The CEOs of both Harley-Davidson and Polaris Industries spoke at the Columbus show, stressing the need to attract younger motorcyclists.

Harley, Polaris Execs Seek New Riders

Last weekend’s AIMExpo show in Columbus, Ohio, opened with the heads of both Harley-Davidson and Polaris Industries urging the industry to work together in appealing to new riders. According to the trade publication Dealernews, Harley CEO Matt Levatich and Polaris CEO Scott Wine both spoke on the need to develop new customers.

Republican representative Jim Renacci, a candidate for governor of Ohio, read a letter from Vice Presiden Mike Pence, who had been invited to the opening session but declined due to other commitments.

“President Trump and I want you to know that we are fighting to make this country the best place on earth for you to do business,” Pence wrote. “We are rolling back regulations, reforming the tax code, fixing America’s roadways, and paving the way to a stronger, more prosperous tomorrow. Whether you are launching your products or gearing up for the ride, I hope that the AIMExpo inspires you as you work to fuel the motorcycling industry of the future.”

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Despite the progress made by Polaris in product development and market share, Wine admitted the industry has problems.

“The reality isn’t fantastic,” he said. “We’ve got a long way to go.”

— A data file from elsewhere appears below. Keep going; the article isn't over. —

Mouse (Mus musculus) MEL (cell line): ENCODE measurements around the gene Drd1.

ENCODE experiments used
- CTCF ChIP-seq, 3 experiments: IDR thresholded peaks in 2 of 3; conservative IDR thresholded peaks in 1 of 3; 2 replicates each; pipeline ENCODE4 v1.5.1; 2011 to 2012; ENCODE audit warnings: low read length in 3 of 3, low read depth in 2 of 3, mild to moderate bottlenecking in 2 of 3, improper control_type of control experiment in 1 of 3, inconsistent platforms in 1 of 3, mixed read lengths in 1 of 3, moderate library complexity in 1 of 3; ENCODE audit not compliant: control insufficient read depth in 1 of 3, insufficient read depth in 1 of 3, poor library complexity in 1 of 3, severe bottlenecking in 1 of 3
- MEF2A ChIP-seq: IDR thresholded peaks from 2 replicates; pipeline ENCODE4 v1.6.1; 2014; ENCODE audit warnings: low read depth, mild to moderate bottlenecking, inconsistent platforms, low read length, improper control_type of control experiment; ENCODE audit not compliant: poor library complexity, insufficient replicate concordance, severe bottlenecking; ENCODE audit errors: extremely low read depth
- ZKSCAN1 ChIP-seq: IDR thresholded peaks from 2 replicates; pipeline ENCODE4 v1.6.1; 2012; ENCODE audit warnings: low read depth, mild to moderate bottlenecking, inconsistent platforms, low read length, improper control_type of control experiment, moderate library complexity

He stressed the need for new product, more focus on youtng riders, and creating a community among dealerships. He underlined the importance of helping customers order their vehicles online, and working to develop an on-demand system to make ordering motorcycles to exact customer specifications easier. Wine also indicated that a new rental program for Slingshot roadsters was in the works.

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Matt Levatich underscored the necessity of building a new generation of motorcycle enthusiasts, outlining Harley-Davidson’s new rider training program.

“Let’s not forget what an awesome thing riding is,” he said. “We all love the hardware. Everyone is fixated on the hardware. But hardware alone won’t cut it anymore.”

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Levatich said that the whole industry will have to do as well at attracting new riders as it is at building motorcycles. He urged listeners to focus first on the riding aspect, followed by the riders themselves, then the hardware. He also urged the media to look beyond new products and emphasis the riding experience.

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